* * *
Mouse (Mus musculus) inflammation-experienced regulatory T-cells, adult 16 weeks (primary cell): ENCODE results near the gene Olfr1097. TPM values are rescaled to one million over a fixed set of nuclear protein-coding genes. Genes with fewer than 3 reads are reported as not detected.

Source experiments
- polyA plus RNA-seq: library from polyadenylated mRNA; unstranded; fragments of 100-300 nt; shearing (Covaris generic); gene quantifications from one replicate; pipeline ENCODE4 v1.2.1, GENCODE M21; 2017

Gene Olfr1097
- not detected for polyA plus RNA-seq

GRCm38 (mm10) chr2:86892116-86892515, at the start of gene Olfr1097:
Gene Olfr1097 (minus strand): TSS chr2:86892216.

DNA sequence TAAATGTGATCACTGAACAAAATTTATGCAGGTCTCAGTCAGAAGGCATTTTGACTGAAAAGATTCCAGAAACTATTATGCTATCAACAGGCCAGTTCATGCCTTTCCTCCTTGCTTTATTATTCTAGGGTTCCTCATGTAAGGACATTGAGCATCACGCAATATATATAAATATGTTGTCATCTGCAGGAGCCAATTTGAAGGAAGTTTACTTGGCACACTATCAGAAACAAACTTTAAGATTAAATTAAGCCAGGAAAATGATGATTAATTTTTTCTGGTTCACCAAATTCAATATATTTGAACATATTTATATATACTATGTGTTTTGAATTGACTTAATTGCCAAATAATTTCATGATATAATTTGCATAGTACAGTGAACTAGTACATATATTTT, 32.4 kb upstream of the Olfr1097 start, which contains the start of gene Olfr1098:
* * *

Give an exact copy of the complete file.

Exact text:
Mouse (Mus musculus) inflammation-experienced regulatory T-cells, adult 16 weeks (primary cell): ENCODE results near the gene Olfr1097. TPM values are rescaled to one million over a fixed set of nuclear protein-coding genes. Genes with fewer than 3 reads are reported as not detected.

Source experiments
- polyA plus RNA-seq: library from polyadenylated mRNA; unstranded; fragments of 100-300 nt; shearing (Covaris generic); gene quantifications from one replicate; pipeline ENCODE4 v1.2.1, GENCODE M21; 2017

Gene Olfr1097
- not detected for polyA plus RNA-seq

GRCm38 (mm10) chr2:86892116-86892515, at the start of gene Olfr1097:
Gene Olfr1097 (minus strand): TSS chr2:86892216.

DNA sequence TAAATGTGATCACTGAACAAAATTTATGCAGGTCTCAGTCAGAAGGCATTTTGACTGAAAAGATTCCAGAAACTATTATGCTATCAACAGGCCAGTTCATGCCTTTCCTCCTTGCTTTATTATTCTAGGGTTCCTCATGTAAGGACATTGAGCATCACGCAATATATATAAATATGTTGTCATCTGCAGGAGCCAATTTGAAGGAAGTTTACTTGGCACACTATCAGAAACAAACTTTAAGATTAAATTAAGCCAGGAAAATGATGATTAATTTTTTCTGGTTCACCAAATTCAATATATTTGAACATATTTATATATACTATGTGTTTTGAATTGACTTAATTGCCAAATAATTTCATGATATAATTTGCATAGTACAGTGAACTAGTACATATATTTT, 32.4 kb upstream of the Olfr1097 start, which contains the start of gene Olfr1098: